2018-06-13 / Featured / Real Estate

Neighbors cry foul over Woolridge project


Opponents of a planned mixed-use development on the Swift Creek Reservoir have seized upon several issues they say makes the project incompatible with the area’s existing neighborhoods.Foxfire residents Donald Delegge (left) and Gerald Ebert are concerned about the impact of a proposed Woolridge Road development on the Swift Creek Reservoir. JAMES HASKINSFoxfire residents Donald Delegge (left) and Gerald Ebert are concerned about the impact of a proposed Woolridge Road development on the Swift Creek Reservoir. JAMES HASKINS

As the Board of Supervisors prepares to consider the zoning case, perhaps as early as this month, the method by which the county calculates residential density is drawing particular scrutiny.

Two county planners acknowledged during the Planning Commission’s May meeting that Chesterfield uses “gross acreage” to determine the maximum number of housing units permitted on a specific piece of property.

In the case of the Woolridge Road development, a maximum of 215 dwellings – 158 cluster homes and 57 townhomes – are proposed on 107.8 acres.

At first glance, that would appear to satisfy the county’s comprehensive plan, which recommends no more than two housing units per acre for developments located in the Upper Swift Creek watershed.

But critics of the Woolridge Road project, including more than 800 homeowners in nearby subdivisions, claim its actual density exceeds that threshold because the county is allowing the developer to include unusable land in its calculation. “It’s obvious to this layman that’s not right,” said John Skiles, president of the Foxcroft homeowners association. “It erodes confidence in the planning process when the county’s comprehensive plan is so easily twisted with this kind of brazen development overreach.”

County leaders approved density guidelines in the mid-2000s to preserve water quality in the Swift Creek Reservoir as residential construction accelerated along the western U.S. Route 360 corridor.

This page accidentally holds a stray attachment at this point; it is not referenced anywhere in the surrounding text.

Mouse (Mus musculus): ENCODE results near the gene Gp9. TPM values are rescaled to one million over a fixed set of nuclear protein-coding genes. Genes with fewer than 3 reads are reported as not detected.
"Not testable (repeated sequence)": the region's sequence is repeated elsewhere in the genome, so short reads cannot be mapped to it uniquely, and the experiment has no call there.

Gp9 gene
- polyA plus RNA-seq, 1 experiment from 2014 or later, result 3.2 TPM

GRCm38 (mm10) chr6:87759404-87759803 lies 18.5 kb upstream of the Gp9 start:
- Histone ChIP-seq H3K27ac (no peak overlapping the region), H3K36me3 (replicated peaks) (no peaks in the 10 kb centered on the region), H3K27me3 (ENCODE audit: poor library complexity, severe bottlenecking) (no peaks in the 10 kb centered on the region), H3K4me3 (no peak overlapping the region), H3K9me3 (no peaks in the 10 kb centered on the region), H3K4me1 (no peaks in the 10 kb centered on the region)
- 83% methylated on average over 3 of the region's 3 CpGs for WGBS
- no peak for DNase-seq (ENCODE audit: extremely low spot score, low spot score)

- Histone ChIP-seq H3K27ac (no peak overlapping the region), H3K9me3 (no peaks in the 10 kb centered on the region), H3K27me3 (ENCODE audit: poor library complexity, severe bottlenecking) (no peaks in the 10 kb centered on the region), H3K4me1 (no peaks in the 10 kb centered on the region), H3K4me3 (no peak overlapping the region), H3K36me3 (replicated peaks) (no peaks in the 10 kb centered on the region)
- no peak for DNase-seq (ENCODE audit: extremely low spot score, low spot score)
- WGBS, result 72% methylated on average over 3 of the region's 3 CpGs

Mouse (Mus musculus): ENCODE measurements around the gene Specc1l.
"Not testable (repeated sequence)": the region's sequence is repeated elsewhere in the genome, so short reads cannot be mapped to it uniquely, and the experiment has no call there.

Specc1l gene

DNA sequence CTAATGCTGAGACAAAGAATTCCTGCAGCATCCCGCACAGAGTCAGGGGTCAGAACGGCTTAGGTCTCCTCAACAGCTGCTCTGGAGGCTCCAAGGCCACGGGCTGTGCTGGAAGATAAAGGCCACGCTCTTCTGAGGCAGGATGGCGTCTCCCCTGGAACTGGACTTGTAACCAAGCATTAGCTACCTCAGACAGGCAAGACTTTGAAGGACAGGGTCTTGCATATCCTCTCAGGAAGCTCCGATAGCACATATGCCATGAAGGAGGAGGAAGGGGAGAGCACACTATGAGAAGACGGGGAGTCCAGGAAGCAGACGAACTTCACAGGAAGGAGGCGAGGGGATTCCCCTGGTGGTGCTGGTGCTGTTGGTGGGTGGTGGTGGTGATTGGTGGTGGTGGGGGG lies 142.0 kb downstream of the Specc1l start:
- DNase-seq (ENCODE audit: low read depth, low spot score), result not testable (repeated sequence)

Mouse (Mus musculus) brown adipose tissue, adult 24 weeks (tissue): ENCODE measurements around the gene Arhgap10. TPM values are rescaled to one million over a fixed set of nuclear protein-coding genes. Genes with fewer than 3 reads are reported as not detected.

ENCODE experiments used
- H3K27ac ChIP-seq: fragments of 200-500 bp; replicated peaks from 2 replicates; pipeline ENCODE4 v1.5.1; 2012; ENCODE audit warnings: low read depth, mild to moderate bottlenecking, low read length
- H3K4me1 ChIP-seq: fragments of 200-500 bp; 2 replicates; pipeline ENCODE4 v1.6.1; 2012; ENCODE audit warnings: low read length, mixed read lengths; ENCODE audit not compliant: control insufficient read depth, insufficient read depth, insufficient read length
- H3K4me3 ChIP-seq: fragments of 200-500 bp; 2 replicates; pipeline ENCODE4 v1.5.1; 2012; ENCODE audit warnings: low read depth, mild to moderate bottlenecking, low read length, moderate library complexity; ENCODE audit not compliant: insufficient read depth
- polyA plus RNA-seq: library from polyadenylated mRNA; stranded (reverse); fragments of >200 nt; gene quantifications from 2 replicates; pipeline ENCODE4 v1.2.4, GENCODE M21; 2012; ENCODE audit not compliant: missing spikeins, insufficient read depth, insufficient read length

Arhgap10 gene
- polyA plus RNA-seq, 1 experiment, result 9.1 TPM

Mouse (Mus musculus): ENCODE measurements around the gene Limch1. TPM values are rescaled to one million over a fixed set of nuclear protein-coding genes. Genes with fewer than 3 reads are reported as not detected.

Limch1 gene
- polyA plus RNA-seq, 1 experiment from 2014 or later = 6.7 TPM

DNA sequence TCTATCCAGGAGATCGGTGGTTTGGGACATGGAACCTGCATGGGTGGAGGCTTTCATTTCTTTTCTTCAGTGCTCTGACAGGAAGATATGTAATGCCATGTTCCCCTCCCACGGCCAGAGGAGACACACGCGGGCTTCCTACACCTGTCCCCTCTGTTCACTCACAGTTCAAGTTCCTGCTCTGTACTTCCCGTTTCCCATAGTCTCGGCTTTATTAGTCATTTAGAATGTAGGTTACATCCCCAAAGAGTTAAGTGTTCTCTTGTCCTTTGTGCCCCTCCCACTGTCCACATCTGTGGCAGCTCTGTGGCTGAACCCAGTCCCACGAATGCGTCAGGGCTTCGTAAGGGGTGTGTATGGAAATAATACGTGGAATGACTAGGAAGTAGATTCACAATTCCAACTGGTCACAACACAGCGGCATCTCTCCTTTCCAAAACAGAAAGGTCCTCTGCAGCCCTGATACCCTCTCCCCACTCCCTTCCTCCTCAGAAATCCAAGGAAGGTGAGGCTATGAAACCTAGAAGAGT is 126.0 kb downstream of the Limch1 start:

Bruce Wood, a former planning commissioner for the city of Manassas who moved to Chesterfield with his wife 10 months ago, thinks such efforts are undermined by the consideration of gross acreage in the Woolridge Road zoning case.

Wood acknowledged that residential developers should be credited for land that cannot be built on because it is reserved for stormwater management ponds or protecting environmentally sensitive areas.

Doing otherwise would be punishing them for complying with local, state and federal regulations, he said.

Wood and many others, however, draw a clear distinction between that and allowing the developer of the Woolridge Road project to use 14 acres it owns at the bottom of the reservoir as part of its density calculation. “It’s totally absurd,” said Donald Delegge, whose home in the Foxfire subdivision is located immediately adjacent to the proposed development. “How can you in clear conscience call that ‘usable land’ and ‘open space?’ I don’t know how people will be able to use that land when there is 8 feet of water on top of it.”

According to Wood, using gross acreage allows developers of waterfront property to squeeze in additional housing units, while artificially reducing their density figure.

That’s significant because more houses can lead to more stormwater runoff and an elevated risk of nutrient pollution in a reservoir that supplies about 20 percent of Chesterfield’s drinking water.

Jane Peterson, a county planning manager, found precedent for the county including underwater property in the density calculations of residential developments on the reservoir – specifically, Cambria Cove, RounTrey and Edgewater.

Each of those subdivisions was originally zoned in the late 1980s – prior to adoption of the county’s Upper Swift Creek Plan and related ordinances focused on water quality.

Local landscape architect Andy Scherzer, who represented Woolridge Investment Co. before the Planning Commission, said the developer will be required to “over-treat” its stormwater to meet current county standards.

The Planning Commission recommended approval of its zoning case last month by a 3-2 vote. Afterward, many of the more than 30 citizens in attendance vehemently disagreed with Matoaca District commissioner Craig Stariha’s assessment that it’s a “good project.”

“If it doesn’t meet the comprehensive plan test,” Wood said, “everything else is moot.” ¦

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